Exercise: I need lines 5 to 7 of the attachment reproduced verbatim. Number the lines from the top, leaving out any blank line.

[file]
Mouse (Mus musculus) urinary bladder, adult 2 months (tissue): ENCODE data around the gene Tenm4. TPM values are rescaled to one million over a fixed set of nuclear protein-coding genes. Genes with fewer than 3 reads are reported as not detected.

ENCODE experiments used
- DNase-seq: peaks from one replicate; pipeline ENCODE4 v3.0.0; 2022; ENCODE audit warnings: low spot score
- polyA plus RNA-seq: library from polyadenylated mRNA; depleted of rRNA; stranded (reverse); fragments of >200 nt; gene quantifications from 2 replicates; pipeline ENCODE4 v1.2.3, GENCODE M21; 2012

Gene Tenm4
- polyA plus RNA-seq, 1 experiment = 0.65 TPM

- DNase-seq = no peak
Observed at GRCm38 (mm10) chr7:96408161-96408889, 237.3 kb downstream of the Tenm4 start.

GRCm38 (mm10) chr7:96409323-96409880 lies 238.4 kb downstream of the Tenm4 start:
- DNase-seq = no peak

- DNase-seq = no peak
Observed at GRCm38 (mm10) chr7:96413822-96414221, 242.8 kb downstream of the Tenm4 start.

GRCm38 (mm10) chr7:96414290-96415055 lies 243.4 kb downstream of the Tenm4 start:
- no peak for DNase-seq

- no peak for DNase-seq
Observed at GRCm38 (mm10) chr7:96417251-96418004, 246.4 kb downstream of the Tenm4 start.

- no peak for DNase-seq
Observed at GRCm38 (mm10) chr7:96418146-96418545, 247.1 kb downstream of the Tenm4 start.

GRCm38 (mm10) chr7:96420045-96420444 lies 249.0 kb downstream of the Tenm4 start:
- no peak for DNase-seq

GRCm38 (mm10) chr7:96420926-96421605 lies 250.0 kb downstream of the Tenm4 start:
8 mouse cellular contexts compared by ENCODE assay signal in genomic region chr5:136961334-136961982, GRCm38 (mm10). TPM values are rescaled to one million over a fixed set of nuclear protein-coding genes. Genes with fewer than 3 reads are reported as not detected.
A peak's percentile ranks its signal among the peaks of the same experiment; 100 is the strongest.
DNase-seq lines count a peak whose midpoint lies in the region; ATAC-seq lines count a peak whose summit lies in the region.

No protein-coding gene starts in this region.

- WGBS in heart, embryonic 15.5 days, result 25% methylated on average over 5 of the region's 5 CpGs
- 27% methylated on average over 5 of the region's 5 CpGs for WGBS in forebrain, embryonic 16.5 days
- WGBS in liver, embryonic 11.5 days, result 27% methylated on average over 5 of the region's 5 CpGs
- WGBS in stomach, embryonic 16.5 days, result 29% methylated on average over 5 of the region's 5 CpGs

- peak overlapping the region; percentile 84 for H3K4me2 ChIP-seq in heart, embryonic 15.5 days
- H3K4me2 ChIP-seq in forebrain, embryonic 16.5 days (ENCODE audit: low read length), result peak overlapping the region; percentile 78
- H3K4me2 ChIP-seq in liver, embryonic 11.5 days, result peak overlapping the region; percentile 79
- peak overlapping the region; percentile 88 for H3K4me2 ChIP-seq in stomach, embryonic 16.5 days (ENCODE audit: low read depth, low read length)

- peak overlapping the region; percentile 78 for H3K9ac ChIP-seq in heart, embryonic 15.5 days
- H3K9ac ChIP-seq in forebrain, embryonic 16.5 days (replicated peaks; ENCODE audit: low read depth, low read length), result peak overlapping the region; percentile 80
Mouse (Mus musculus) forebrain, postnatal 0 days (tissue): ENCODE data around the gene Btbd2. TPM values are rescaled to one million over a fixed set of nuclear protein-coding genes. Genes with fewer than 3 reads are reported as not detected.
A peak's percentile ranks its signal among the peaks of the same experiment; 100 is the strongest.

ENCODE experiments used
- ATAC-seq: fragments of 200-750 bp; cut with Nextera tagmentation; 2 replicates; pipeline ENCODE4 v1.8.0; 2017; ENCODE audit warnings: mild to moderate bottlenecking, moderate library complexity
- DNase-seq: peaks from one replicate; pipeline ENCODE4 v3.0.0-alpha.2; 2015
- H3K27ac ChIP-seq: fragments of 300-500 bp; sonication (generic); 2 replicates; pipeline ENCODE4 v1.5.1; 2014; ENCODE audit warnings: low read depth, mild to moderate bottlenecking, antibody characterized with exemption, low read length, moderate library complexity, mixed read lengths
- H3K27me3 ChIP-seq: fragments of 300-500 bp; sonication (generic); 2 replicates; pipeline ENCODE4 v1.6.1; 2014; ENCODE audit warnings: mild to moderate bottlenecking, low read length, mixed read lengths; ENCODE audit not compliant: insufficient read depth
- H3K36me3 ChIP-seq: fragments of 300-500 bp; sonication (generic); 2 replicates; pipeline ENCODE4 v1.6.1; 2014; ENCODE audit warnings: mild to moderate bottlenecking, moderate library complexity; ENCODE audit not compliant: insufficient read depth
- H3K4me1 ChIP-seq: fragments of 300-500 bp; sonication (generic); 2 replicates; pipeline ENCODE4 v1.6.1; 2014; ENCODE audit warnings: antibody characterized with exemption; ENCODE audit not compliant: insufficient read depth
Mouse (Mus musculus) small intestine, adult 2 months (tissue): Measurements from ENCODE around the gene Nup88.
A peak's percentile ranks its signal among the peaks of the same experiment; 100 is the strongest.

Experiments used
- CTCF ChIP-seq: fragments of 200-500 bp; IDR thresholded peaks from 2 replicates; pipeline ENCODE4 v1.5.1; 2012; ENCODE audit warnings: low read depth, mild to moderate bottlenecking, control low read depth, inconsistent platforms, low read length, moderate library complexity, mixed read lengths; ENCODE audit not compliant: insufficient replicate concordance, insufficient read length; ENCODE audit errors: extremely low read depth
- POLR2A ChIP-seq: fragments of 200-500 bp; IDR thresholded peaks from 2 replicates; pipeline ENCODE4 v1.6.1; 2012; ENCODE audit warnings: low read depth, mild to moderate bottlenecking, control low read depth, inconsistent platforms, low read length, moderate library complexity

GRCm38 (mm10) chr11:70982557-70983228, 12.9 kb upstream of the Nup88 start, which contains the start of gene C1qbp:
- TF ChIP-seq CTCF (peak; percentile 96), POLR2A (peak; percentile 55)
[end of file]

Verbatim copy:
Gene Tenm4
- polyA plus RNA-seq, 1 experiment = 0.65 TPM

- DNase-seq = no peak